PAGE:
It’s important to know that 80% of the sodium we consume every day is hidden in these processed products, so cutting down on your table salt intake isn’t the only way to lower sodium consumption. If you suspect that the food you eat or use for cooking has the chemicals above, check the ingredients on the package.
The Effects of Sodium on Your Body
Sodium removes the water activity of bacteria and food, but it causes the body to retain water. The more sodium you consume, the more water your body keeps. This vast amount of fluid on your body consequently raises your blood pressure, causing strain on your arteries, kidneys, heart, and brain. It puts your body at risk of kidney disease, stroke, heart attack, and dementia.
The Blood Pressure Association (BPA) helps us understand exactly how these conditions may develop:
HOW SALT AFFECTS THE KIDNEYS. Kidneys filter your blood and remove excess water from your bloodstream. The kidney flushes out the extra water through a collecting channel that leads to the bladder, where the latter releases it as urine. This process involves a balance of potassium and sodium to pull water from cell walls via osmosis.
Your frequent intake of processed food which increases your body’s sodium content upsets this balance and prevents your kidneys from doing their job well. With weak kidneys, your body will not be able to flush out water, and it accumulates in the blood stream, eventually raising your blood pressure.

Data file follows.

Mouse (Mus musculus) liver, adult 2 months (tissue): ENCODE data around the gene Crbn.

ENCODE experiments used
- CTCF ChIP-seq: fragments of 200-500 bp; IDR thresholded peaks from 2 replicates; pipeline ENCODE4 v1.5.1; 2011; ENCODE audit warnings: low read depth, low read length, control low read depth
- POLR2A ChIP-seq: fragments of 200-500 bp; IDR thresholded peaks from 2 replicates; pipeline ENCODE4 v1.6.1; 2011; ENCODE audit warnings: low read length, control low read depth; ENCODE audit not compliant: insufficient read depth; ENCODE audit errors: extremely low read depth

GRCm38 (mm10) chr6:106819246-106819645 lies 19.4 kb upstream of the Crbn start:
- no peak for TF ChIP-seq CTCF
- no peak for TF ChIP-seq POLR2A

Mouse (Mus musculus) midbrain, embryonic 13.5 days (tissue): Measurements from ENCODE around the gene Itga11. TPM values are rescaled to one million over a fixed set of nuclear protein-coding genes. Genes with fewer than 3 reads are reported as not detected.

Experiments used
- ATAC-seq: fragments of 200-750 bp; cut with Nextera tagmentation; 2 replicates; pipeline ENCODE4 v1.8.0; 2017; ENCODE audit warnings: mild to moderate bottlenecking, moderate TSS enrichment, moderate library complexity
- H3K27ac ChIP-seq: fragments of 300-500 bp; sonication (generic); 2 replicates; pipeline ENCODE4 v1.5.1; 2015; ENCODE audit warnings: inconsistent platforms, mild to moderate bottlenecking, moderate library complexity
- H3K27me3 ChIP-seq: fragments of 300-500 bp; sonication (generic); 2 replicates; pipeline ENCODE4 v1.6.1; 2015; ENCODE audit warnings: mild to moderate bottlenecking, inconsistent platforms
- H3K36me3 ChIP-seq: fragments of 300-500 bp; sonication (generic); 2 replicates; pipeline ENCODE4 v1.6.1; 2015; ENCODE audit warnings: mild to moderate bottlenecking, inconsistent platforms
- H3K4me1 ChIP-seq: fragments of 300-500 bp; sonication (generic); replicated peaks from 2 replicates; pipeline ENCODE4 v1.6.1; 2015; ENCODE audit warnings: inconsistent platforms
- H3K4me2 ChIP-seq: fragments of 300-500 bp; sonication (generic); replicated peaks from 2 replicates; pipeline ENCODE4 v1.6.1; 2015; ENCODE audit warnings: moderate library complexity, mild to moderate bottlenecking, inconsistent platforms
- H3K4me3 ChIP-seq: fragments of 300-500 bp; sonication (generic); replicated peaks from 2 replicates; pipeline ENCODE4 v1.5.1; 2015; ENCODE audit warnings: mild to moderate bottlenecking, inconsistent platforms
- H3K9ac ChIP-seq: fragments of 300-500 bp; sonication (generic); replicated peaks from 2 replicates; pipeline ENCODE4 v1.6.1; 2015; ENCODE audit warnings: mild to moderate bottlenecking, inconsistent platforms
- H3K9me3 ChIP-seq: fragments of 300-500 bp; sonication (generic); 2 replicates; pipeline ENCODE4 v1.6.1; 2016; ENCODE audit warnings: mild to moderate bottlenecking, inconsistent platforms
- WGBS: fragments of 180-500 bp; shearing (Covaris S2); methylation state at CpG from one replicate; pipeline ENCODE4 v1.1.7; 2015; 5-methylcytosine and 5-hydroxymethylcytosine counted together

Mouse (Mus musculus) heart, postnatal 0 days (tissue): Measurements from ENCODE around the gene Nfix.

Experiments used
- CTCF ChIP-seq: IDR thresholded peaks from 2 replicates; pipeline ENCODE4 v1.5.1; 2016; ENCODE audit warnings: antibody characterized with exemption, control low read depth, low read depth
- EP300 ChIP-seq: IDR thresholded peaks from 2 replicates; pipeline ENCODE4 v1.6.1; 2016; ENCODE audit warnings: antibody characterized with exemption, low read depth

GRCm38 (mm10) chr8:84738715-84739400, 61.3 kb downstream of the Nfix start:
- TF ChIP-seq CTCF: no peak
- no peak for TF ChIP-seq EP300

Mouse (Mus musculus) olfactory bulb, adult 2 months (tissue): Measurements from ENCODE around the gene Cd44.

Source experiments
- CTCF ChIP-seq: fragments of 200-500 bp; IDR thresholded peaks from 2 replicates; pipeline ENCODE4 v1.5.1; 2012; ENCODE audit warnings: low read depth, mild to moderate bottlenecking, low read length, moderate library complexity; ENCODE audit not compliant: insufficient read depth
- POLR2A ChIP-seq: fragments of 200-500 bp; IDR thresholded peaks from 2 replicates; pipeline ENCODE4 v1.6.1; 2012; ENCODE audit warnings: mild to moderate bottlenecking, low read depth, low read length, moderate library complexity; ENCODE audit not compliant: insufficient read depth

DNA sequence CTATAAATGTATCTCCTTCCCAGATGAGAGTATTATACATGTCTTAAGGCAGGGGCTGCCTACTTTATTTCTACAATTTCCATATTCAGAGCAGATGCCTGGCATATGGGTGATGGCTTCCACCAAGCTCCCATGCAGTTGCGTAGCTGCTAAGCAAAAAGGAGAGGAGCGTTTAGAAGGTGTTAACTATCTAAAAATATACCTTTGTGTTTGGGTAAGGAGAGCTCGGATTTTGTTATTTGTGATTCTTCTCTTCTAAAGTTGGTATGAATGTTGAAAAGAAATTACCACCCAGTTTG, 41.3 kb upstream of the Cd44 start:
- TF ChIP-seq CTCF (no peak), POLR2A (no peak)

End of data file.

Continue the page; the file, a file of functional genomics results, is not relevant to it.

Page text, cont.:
The mounting pressure and fluid could destroy your kidneys, making them unable to filter your blood. When kidney disease occurs, the toxins and waste products in your blood will start poisoning your body.
HOW SALT AFFECTS THE ARTERY. While this is all happening to your kidneys, something else is occurring inside your artery walls. The high blood pressure brought by high salt consumption also puts a strain on the interior walls of the artery, making it difficult for the organ to pump blood. The artery muscles thicken to cope, but they reduce the passageway of blood, causing your blood pressure to continue rising. It becomes a cycle of artery wall thickening and blood pressure increase that could end in clogging the artery or damaging it.
HOW SALT AFFECTS THE HEART. In turn, the narrow passageway of your artery due to the thickened muscles lowers the pressure of blood, preventing the right amount from reaching the heart. As such, the primary organ of the circulatory system does not receive enough oxygen and nutrients it needs, causing chest pains called angina.
Guess what? The low blood pressure to the heart is a blessing in disguise as it prevents significant damage to the heart. At this point, you should have stopped eating processed food or anything with too much salt. If you continue, your blood vessels will eventually get blocked by the thick cell walls or burst from high blood pressure. Your heart will then stop receiving oxygen and nutrients from the blood and will die – a condition we know as a heart attack.
HOW SALT AFFECTS THE BRAIN. The same thing happens to the brain when your salt intake is high. With the blood pressure thickening the arteries, a slightly lower amount of blood goes to the brain, causing dementia, preventing certain parts of the brain from functioning as they should. It is the cause of dementia patients losing their cognitive and motor skills.